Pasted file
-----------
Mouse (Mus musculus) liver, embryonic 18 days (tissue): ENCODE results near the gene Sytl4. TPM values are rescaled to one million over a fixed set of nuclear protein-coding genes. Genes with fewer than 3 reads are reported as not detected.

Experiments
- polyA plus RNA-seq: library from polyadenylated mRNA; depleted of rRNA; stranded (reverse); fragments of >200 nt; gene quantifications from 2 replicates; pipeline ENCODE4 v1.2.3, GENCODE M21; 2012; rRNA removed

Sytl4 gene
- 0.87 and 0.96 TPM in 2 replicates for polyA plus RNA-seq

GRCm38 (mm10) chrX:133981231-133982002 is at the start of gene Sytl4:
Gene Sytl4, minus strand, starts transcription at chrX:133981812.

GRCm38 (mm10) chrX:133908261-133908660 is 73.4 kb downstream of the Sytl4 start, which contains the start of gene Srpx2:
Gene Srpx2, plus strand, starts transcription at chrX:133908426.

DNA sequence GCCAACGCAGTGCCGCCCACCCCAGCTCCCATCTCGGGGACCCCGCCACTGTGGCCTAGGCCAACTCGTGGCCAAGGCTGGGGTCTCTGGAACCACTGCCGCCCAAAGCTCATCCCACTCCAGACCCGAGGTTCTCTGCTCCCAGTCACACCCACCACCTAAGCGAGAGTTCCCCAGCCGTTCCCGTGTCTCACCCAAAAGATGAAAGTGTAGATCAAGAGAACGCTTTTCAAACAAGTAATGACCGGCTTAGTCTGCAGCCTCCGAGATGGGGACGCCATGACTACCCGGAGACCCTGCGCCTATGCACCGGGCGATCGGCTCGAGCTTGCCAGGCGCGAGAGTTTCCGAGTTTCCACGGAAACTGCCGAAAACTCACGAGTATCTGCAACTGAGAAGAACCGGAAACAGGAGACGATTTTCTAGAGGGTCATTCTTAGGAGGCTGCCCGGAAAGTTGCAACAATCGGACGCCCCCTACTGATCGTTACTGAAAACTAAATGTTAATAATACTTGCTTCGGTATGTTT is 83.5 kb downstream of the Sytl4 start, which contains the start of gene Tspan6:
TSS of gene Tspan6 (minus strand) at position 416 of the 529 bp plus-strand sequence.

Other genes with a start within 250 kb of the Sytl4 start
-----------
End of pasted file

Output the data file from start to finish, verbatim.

Mouse (Mus musculus) liver, embryonic 18 days (tissue): ENCODE results near the gene Sytl4. TPM values are rescaled to one million over a fixed set of nuclear protein-coding genes. Genes with fewer than 3 reads are reported as not detected.

Experiments
- polyA plus RNA-seq: library from polyadenylated mRNA; depleted of rRNA; stranded (reverse); fragments of >200 nt; gene quantifications from 2 replicates; pipeline ENCODE4 v1.2.3, GENCODE M21; 2012; rRNA removed

Sytl4 gene
- 0.87 and 0.96 TPM in 2 replicates for polyA plus RNA-seq

GRCm38 (mm10) chrX:133981231-133982002 is at the start of gene Sytl4:
Gene Sytl4, minus strand, starts transcription at chrX:133981812.

GRCm38 (mm10) chrX:133908261-133908660 is 73.4 kb downstream of the Sytl4 start, which contains the start of gene Srpx2:
Gene Srpx2, plus strand, starts transcription at chrX:133908426.

DNA sequence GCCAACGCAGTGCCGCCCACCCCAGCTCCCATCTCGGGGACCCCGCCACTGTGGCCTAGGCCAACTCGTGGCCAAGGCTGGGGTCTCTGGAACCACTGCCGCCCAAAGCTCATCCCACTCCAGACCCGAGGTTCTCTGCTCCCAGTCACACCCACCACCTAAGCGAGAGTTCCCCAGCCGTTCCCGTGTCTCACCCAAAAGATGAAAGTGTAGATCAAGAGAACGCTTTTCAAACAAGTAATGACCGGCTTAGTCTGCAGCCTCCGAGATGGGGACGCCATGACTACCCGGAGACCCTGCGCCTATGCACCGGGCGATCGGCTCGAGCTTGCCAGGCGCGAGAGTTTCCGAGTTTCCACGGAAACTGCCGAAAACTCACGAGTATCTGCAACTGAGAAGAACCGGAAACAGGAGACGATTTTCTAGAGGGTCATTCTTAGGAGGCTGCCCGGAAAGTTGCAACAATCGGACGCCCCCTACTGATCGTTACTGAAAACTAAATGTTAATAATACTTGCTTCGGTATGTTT is 83.5 kb downstream of the Sytl4 start, which contains the start of gene Tspan6:
TSS of gene Tspan6 (minus strand) at position 416 of the 529 bp plus-strand sequence.

Other genes with a start within 250 kb of the Sytl4 start